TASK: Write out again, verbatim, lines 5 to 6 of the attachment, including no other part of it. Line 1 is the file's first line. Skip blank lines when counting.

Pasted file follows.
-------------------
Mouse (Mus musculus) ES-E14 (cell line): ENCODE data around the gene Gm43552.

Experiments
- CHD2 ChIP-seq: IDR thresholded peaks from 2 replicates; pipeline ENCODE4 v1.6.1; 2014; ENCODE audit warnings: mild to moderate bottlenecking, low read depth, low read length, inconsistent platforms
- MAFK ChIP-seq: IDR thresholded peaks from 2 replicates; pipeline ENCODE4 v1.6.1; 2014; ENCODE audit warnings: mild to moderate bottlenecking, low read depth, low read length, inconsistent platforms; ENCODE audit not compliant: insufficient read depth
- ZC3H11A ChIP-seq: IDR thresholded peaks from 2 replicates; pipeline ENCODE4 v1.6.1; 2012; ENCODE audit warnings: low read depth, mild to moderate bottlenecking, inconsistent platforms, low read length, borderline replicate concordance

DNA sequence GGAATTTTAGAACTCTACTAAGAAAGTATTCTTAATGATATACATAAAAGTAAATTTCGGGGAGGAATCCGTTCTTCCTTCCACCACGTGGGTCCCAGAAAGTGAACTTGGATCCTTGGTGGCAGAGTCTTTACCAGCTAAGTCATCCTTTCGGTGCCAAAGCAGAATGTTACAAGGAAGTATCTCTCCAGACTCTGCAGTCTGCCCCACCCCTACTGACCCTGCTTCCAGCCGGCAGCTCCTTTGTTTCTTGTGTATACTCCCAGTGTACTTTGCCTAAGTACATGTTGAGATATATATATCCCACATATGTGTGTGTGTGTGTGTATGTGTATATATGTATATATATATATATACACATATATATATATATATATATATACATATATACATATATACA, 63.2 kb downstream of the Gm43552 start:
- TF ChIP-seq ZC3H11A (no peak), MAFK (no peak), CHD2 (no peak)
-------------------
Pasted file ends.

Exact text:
- ZC3H11A ChIP-seq: IDR thresholded peaks from 2 replicates; pipeline ENCODE4 v1.6.1; 2012; ENCODE audit warnings: low read depth, mild to moderate bottlenecking, inconsistent platforms, low read length, borderline replicate concordance

DNA sequence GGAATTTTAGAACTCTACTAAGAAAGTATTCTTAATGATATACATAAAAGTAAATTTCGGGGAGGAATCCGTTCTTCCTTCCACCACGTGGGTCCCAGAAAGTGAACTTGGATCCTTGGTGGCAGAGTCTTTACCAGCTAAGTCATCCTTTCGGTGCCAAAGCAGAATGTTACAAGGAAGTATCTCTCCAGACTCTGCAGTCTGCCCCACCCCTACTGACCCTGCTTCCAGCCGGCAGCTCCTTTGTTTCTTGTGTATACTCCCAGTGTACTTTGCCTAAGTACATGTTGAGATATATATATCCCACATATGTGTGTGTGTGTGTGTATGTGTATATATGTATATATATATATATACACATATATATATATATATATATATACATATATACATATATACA, 63.2 kb downstream of the Gm43552 start: